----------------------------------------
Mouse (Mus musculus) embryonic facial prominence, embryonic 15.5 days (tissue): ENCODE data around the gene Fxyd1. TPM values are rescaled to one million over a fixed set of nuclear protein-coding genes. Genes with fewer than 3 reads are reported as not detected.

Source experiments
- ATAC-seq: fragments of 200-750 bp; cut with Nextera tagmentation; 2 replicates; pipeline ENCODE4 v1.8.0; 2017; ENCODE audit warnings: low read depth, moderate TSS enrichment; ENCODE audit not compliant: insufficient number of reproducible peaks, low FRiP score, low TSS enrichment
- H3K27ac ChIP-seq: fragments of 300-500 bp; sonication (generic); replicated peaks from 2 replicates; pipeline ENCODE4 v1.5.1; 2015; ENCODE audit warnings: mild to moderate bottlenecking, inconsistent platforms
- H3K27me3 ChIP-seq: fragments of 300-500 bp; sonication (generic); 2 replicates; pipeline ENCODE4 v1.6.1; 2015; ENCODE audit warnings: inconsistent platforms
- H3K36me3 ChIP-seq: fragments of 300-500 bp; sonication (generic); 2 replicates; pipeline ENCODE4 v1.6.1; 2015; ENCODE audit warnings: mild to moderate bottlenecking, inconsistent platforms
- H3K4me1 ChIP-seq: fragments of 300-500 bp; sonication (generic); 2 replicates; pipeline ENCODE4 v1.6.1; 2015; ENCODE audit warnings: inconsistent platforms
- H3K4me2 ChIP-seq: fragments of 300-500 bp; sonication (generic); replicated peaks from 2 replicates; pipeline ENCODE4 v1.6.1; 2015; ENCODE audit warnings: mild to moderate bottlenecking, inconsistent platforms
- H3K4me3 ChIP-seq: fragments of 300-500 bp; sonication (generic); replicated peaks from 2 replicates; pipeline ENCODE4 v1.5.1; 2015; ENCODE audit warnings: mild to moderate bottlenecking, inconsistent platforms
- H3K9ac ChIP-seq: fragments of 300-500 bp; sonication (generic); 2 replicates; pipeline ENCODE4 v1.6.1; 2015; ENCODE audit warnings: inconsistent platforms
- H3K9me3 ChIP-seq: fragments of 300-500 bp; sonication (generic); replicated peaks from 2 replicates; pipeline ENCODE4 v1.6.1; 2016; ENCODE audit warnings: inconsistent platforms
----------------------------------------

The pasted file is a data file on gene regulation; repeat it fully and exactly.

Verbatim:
Mouse (Mus musculus) embryonic facial prominence, embryonic 15.5 days (tissue): ENCODE data around the gene Fxyd1. TPM values are rescaled to one million over a fixed set of nuclear protein-coding genes. Genes with fewer than 3 reads are reported as not detected.

Source experiments
- ATAC-seq: fragments of 200-750 bp; cut with Nextera tagmentation; 2 replicates; pipeline ENCODE4 v1.8.0; 2017; ENCODE audit warnings: low read depth, moderate TSS enrichment; ENCODE audit not compliant: insufficient number of reproducible peaks, low FRiP score, low TSS enrichment
- H3K27ac ChIP-seq: fragments of 300-500 bp; sonication (generic); replicated peaks from 2 replicates; pipeline ENCODE4 v1.5.1; 2015; ENCODE audit warnings: mild to moderate bottlenecking, inconsistent platforms
- H3K27me3 ChIP-seq: fragments of 300-500 bp; sonication (generic); 2 replicates; pipeline ENCODE4 v1.6.1; 2015; ENCODE audit warnings: inconsistent platforms
- H3K36me3 ChIP-seq: fragments of 300-500 bp; sonication (generic); 2 replicates; pipeline ENCODE4 v1.6.1; 2015; ENCODE audit warnings: mild to moderate bottlenecking, inconsistent platforms
- H3K4me1 ChIP-seq: fragments of 300-500 bp; sonication (generic); 2 replicates; pipeline ENCODE4 v1.6.1; 2015; ENCODE audit warnings: inconsistent platforms
- H3K4me2 ChIP-seq: fragments of 300-500 bp; sonication (generic); replicated peaks from 2 replicates; pipeline ENCODE4 v1.6.1; 2015; ENCODE audit warnings: mild to moderate bottlenecking, inconsistent platforms
- H3K4me3 ChIP-seq: fragments of 300-500 bp; sonication (generic); replicated peaks from 2 replicates; pipeline ENCODE4 v1.5.1; 2015; ENCODE audit warnings: mild to moderate bottlenecking, inconsistent platforms
- H3K9ac ChIP-seq: fragments of 300-500 bp; sonication (generic); 2 replicates; pipeline ENCODE4 v1.6.1; 2015; ENCODE audit warnings: inconsistent platforms
- H3K9me3 ChIP-seq: fragments of 300-500 bp; sonication (generic); replicated peaks from 2 replicates; pipeline ENCODE4 v1.6.1; 2016; ENCODE audit warnings: inconsistent platforms